If you haven’t already, please visit Part I of this multipart series on DNS Security. For those who are already managing an inventory list of your DNS servers, while blocking port 53 for everything else, then you are ready to start doing DNS Response Policy Zones (RPZ) to block malicious domains. In fact we don’t want to just block the events, but log them for analysis (we will get to that later).
Many federal organizations are already utilizing a managed service provider to provide DNS/DHCP/IPAM (DDI) for them. Please contact them for more information on subscribing to RPZs, performing black-holing and walled-gardens for DNS. They may already have the infrastructure available in cloud format to block, log and analyze those bad DNS queries for you at the flip of a switch.
But to simplify things, RPZ is basically a flat text file that can define the resolution of names to addresses. See below:
Now the interesting thing about how this zone file works is, that if a user to were to attempt to visit http://goggle.com instead of http://google.com by mistake. When their computer makes a query to your DNS server, it will respond by saying goggle.com is located at www.google.com, since www.google.com is still not an IP addresses, it will then perform a second DNS query for www.google.com, in which case your DNS should return the IP address of www.google.com.
Goggle.com is an example of a cyber-typo-squat, which occurs more frequently that one might suspect in an organization of thousands of employees conducting hundreds of such entries a day. Goggle.com is considered an infected web resource by many security devices, but should not cause harm to your computer if you were to test your DNS by performing an nslookup on it in your CMD prompt.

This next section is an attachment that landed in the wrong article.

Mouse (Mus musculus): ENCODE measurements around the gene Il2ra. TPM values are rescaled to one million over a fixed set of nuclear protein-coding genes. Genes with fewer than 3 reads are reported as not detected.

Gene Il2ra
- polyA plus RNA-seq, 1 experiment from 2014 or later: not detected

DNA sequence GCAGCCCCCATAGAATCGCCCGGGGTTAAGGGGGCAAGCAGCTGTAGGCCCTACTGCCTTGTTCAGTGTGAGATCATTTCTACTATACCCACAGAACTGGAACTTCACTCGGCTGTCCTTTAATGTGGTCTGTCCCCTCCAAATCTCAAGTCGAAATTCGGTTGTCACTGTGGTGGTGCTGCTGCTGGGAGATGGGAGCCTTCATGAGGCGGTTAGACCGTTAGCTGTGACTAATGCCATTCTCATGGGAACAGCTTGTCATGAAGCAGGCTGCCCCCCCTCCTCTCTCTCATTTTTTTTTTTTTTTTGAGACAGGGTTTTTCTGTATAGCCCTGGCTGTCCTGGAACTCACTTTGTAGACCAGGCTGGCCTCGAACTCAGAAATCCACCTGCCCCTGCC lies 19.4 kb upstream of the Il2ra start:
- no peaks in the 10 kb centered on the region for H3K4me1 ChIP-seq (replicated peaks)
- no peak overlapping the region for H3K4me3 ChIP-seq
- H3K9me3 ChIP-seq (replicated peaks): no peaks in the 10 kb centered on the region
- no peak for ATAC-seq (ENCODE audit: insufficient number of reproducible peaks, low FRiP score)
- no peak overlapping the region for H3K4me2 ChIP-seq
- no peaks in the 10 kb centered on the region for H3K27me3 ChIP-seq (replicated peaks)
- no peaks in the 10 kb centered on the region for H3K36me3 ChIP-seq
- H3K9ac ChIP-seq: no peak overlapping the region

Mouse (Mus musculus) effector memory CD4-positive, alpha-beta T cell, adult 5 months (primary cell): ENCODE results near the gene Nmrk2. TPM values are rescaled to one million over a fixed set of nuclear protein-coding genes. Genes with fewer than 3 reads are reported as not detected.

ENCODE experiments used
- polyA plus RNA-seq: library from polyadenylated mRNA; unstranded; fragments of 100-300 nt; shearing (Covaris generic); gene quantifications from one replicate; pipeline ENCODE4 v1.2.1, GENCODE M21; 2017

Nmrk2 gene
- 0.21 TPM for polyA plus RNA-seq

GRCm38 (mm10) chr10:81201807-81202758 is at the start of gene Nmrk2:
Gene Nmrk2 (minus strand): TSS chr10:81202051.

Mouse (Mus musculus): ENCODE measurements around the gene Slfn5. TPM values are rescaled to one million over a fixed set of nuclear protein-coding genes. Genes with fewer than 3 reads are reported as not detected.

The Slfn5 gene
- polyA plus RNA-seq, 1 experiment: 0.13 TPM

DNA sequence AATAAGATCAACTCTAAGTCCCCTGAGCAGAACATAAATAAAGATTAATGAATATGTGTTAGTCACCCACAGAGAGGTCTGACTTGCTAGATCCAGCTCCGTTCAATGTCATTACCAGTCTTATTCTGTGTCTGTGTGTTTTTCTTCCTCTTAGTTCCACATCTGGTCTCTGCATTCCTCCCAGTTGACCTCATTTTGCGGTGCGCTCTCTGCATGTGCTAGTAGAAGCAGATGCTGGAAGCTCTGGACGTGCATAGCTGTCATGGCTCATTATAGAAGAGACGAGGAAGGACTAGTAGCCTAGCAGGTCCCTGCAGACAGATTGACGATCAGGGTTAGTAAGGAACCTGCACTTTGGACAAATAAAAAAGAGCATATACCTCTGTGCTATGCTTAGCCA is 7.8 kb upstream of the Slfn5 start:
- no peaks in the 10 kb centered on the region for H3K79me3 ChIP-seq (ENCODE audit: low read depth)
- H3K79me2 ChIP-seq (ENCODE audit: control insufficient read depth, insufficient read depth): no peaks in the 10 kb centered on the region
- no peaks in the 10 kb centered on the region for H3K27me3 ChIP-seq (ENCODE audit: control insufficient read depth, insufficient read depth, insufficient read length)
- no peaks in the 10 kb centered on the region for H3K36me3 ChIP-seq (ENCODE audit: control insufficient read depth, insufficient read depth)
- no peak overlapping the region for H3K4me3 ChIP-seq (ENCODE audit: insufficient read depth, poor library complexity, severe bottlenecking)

If you successfully received an IP addressing looking like: 22.214.171.124
Then your DNS did not protect you and you would be left relying on the security of your proxy and Anti-Virus to protect you against goggle.com.
In the other example, if a user to attempt to visit the malicious domain “evil.bad”, the DNS server would respond with the IP address 127.0.0.1, which is the local-loopback, preventing any communication with the evil.bad domain. We can later replace that 127.0.0.1 address with the address of a walled-garden server, which would intercept the request, logging and then alerting on any malicious traffic.
Creating and managing a Policy Zone can obviously be very demanding, but luckily there are multiple free resources and zones out there that you can set to automatically subscribe to, or manually feed into your own zone files which can be as easy as setting this configuration ( with rpz.provider.com being replaced by the actual server):
Despite the efforts of dedicated security professionals who specialize only in domain black-listing, there have been rapid increases in the amount, scale, and innovation by adversaries to operate from domains that escape the RPZ blacklists on a daily basis. One unique option that is not currently offered as a service from other providers is a Top Level Domain Blacklist (TLD). TLD are the ends of domains, such as .biz, .me, .info. It can obviously be very risky blocking the entire TLD, as many legitimate websites will be blocked along with it. Despite this, we have observed great success with Federal organizations who tailor their own custom RPZ lists for TLD that fill the gaps that other RPZ lists or Proxy URL categories miss.
Such as inappropriate sites:
Or hidden domains associated with crime, hacking and viruses:
For the full .TLD RPZ blocklist, please contact 1-Source to get a free copy.
Establishing and then integrating these multilayered DNS security services can be difficult, so we encourage readers to reach out to 1-Source for more information and consultation regarding implementing cyber security in their organization.